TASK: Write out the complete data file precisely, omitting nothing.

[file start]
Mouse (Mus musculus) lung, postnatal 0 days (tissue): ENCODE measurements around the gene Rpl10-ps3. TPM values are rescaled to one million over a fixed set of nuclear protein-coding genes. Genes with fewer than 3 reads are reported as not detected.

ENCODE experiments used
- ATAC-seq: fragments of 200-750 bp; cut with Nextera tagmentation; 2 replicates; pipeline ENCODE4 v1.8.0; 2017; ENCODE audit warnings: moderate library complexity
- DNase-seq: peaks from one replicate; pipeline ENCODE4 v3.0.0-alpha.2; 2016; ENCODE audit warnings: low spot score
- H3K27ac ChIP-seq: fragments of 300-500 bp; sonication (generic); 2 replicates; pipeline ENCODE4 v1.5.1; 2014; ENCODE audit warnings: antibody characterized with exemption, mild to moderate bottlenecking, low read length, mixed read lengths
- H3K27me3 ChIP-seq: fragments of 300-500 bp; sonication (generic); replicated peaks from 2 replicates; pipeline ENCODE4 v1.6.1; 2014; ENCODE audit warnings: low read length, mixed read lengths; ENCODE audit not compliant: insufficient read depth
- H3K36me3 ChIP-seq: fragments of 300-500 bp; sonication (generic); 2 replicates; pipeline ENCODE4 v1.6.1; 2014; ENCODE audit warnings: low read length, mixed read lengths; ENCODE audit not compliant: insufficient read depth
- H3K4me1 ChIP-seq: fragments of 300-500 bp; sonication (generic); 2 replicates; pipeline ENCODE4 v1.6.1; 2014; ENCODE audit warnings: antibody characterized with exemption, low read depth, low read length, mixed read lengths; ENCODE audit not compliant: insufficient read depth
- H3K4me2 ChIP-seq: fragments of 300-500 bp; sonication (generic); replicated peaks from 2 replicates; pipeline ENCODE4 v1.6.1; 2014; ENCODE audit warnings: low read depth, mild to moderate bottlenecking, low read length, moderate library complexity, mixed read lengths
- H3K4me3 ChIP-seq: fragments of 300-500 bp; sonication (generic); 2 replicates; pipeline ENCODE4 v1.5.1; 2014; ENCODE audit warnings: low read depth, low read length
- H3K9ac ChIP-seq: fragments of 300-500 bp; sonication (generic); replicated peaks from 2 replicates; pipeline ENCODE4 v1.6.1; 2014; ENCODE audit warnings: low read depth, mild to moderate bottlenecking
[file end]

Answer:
Mouse (Mus musculus) lung, postnatal 0 days (tissue): ENCODE measurements around the gene Rpl10-ps3. TPM values are rescaled to one million over a fixed set of nuclear protein-coding genes. Genes with fewer than 3 reads are reported as not detected.

ENCODE experiments used
- ATAC-seq: fragments of 200-750 bp; cut with Nextera tagmentation; 2 replicates; pipeline ENCODE4 v1.8.0; 2017; ENCODE audit warnings: moderate library complexity
- DNase-seq: peaks from one replicate; pipeline ENCODE4 v3.0.0-alpha.2; 2016; ENCODE audit warnings: low spot score
- H3K27ac ChIP-seq: fragments of 300-500 bp; sonication (generic); 2 replicates; pipeline ENCODE4 v1.5.1; 2014; ENCODE audit warnings: antibody characterized with exemption, mild to moderate bottlenecking, low read length, mixed read lengths
- H3K27me3 ChIP-seq: fragments of 300-500 bp; sonication (generic); replicated peaks from 2 replicates; pipeline ENCODE4 v1.6.1; 2014; ENCODE audit warnings: low read length, mixed read lengths; ENCODE audit not compliant: insufficient read depth
- H3K36me3 ChIP-seq: fragments of 300-500 bp; sonication (generic); 2 replicates; pipeline ENCODE4 v1.6.1; 2014; ENCODE audit warnings: low read length, mixed read lengths; ENCODE audit not compliant: insufficient read depth
- H3K4me1 ChIP-seq: fragments of 300-500 bp; sonication (generic); 2 replicates; pipeline ENCODE4 v1.6.1; 2014; ENCODE audit warnings: antibody characterized with exemption, low read depth, low read length, mixed read lengths; ENCODE audit not compliant: insufficient read depth
- H3K4me2 ChIP-seq: fragments of 300-500 bp; sonication (generic); replicated peaks from 2 replicates; pipeline ENCODE4 v1.6.1; 2014; ENCODE audit warnings: low read depth, mild to moderate bottlenecking, low read length, moderate library complexity, mixed read lengths
- H3K4me3 ChIP-seq: fragments of 300-500 bp; sonication (generic); 2 replicates; pipeline ENCODE4 v1.5.1; 2014; ENCODE audit warnings: low read depth, low read length
- H3K9ac ChIP-seq: fragments of 300-500 bp; sonication (generic); replicated peaks from 2 replicates; pipeline ENCODE4 v1.6.1; 2014; ENCODE audit warnings: low read depth, mild to moderate bottlenecking